The emerald archer may be a superhero of the small screen today, but Green Arrow has been kicking around on the small page since 1941, a creation of Mort Weisinger and George Papp in the pages of More Fun Comics. A rich playboy stranded on a deserted island, Oliver Queen had to find his inner hero by innovating with the most basic tools, a bow and an arrow. When he returned to civilization, he decided to use his newly found survival skills against the criminals that he found preying on the innocent.
The TV series version of the character in Arrow is a deviation from the printed superhero, but that should come as no real surprise to any comic book reader. Not only does every TV program and film take liberties with the source material, the comics have been in flux since the Crisis of 1985 which saw the collapse of several fictional realities into one. Since then, DC Editorial has kept obsessively revising their creations every few years in an attempt to reach a new audience. Each time, the origin stories of these time-honored heroes have been revised and altered to the point where any connection to the source material is marginal at best.
This brings us to the New 52 (about to get over-written shortly in favor of the DC Convergence). Returned to an earlier point in his career, Queen was still a billionaire playboy who prowled the streets in a green costume armed with high-tech weaponry and ‘trick arrows.’ But editorial struggled in finding a personality for this GA and a revolving door swung open and closed on various creative teams.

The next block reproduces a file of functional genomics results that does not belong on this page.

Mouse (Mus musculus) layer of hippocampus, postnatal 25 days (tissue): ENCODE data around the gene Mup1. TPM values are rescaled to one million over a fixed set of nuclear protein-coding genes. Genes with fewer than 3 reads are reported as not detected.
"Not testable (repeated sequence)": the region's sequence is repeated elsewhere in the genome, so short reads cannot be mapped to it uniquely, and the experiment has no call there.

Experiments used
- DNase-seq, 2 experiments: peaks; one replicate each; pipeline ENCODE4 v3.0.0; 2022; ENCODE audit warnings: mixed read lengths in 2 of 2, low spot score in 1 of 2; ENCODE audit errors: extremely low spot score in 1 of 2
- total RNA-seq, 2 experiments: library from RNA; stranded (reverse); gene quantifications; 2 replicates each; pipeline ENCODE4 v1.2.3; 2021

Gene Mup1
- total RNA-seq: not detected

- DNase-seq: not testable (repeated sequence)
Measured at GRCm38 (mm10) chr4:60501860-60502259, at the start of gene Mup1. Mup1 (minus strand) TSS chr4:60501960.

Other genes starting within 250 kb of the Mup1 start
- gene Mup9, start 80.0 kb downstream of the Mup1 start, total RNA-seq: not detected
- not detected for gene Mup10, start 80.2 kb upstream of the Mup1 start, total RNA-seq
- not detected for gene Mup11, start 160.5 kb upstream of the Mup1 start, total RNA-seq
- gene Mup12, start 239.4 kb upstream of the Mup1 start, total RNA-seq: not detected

Enter Jeff Lemire and Andrea Sorrentino who brought a new mythology and style to the series (just in time to cash in on the success of the TV program). Queen Industries was attacked. Green Arrow became a fugitive from the law and a blind sage rescued him from a deadly assassin with a mission to utterly destroy Queen and Green Arrow. Thus began a ‘from the ground up’ rebuilding of GA’s crime-fighting career and a journey that would uncover a vast sprawling epic with the focus being the very island where he found himself.
Pretty nifty, right?
This series of stories (spanning issues 17-33) firmly established a gutsy, all action comic with eye-catching visuals, a strong supporting cast and interesting threats. It also fleshed out GA’s home of Seattle, rife with criminal families and blood-thirsty vigilantes as well as The clan of Outsiders who secretly vied for world domination. It got a bit too much at times as Oliver’s back story became more interesting than the hero himself, but it was fun and entertaining. It even included am archer with a sharply-coiffed goatee who was not dissimilar to the classic Green Arrow of old.
Sadly, like all things in comics, the hard work of Lemire Sorrentino in The Killing Machine/Outsiders War did not last and they moved on to other things (so did the comic). But for a while there, Green Arrow was must-read monthly book that attracted attention from new and old fans, critics and those unfamiliar with this daring archer who was all but unknown from 1941.
Collected in print: